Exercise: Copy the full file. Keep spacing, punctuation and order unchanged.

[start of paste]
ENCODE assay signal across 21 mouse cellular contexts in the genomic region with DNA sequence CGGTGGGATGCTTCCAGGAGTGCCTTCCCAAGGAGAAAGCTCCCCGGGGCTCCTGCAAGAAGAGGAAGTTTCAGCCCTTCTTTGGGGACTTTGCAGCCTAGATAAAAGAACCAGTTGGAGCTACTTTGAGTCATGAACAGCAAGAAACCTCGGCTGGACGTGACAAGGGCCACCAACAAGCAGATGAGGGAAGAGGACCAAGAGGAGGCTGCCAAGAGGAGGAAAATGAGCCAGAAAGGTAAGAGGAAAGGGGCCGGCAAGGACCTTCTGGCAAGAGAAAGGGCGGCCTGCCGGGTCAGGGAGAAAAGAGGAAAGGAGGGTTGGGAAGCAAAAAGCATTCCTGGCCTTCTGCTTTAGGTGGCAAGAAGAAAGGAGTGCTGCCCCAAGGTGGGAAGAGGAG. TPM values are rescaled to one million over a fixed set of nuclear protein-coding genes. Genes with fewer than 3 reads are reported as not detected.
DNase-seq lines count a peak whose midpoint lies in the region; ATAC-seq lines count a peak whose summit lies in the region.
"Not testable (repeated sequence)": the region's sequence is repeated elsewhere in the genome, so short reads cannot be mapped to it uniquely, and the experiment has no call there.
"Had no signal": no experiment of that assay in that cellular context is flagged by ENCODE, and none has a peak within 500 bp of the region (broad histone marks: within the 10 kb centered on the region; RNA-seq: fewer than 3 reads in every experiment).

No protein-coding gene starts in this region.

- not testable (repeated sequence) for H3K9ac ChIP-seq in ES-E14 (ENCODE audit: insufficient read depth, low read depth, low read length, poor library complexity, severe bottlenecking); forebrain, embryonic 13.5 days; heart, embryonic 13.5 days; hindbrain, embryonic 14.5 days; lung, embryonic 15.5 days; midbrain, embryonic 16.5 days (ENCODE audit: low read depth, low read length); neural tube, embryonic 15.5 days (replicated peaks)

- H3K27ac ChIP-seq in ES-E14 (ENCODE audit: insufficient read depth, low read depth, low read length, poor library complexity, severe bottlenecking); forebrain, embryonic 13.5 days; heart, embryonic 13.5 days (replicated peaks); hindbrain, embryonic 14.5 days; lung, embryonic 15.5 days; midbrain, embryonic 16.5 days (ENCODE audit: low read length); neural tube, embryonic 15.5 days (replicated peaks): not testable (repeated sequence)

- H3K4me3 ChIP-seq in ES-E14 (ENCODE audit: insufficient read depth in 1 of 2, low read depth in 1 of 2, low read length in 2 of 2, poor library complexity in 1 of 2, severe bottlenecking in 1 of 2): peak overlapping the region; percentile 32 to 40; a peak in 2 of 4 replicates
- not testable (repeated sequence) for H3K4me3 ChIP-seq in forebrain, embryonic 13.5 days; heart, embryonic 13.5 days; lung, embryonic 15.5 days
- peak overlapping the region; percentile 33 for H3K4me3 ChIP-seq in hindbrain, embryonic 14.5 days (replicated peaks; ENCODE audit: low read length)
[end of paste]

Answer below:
ENCODE assay signal across 21 mouse cellular contexts in the genomic region with DNA sequence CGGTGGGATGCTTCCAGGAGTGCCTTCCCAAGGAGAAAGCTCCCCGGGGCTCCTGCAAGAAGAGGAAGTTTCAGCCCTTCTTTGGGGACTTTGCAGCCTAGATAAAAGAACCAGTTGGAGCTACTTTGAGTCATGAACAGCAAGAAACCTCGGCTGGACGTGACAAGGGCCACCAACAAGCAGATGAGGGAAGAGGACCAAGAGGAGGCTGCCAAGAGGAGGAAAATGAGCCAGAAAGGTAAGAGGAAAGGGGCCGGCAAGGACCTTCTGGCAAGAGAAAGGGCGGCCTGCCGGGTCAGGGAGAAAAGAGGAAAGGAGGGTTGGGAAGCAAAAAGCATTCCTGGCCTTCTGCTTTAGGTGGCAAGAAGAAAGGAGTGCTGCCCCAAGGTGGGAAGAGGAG. TPM values are rescaled to one million over a fixed set of nuclear protein-coding genes. Genes with fewer than 3 reads are reported as not detected.
DNase-seq lines count a peak whose midpoint lies in the region; ATAC-seq lines count a peak whose summit lies in the region.
"Not testable (repeated sequence)": the region's sequence is repeated elsewhere in the genome, so short reads cannot be mapped to it uniquely, and the experiment has no call there.
"Had no signal": no experiment of that assay in that cellular context is flagged by ENCODE, and none has a peak within 500 bp of the region (broad histone marks: within the 10 kb centered on the region; RNA-seq: fewer than 3 reads in every experiment).

No protein-coding gene starts in this region.

- not testable (repeated sequence) for H3K9ac ChIP-seq in ES-E14 (ENCODE audit: insufficient read depth, low read depth, low read length, poor library complexity, severe bottlenecking); forebrain, embryonic 13.5 days; heart, embryonic 13.5 days; hindbrain, embryonic 14.5 days; lung, embryonic 15.5 days; midbrain, embryonic 16.5 days (ENCODE audit: low read depth, low read length); neural tube, embryonic 15.5 days (replicated peaks)

- H3K27ac ChIP-seq in ES-E14 (ENCODE audit: insufficient read depth, low read depth, low read length, poor library complexity, severe bottlenecking); forebrain, embryonic 13.5 days; heart, embryonic 13.5 days (replicated peaks); hindbrain, embryonic 14.5 days; lung, embryonic 15.5 days; midbrain, embryonic 16.5 days (ENCODE audit: low read length); neural tube, embryonic 15.5 days (replicated peaks): not testable (repeated sequence)

- H3K4me3 ChIP-seq in ES-E14 (ENCODE audit: insufficient read depth in 1 of 2, low read depth in 1 of 2, low read length in 2 of 2, poor library complexity in 1 of 2, severe bottlenecking in 1 of 2): peak overlapping the region; percentile 32 to 40; a peak in 2 of 4 replicates
- not testable (repeated sequence) for H3K4me3 ChIP-seq in forebrain, embryonic 13.5 days; heart, embryonic 13.5 days; lung, embryonic 15.5 days
- peak overlapping the region; percentile 33 for H3K4me3 ChIP-seq in hindbrain, embryonic 14.5 days (replicated peaks; ENCODE audit: low read length)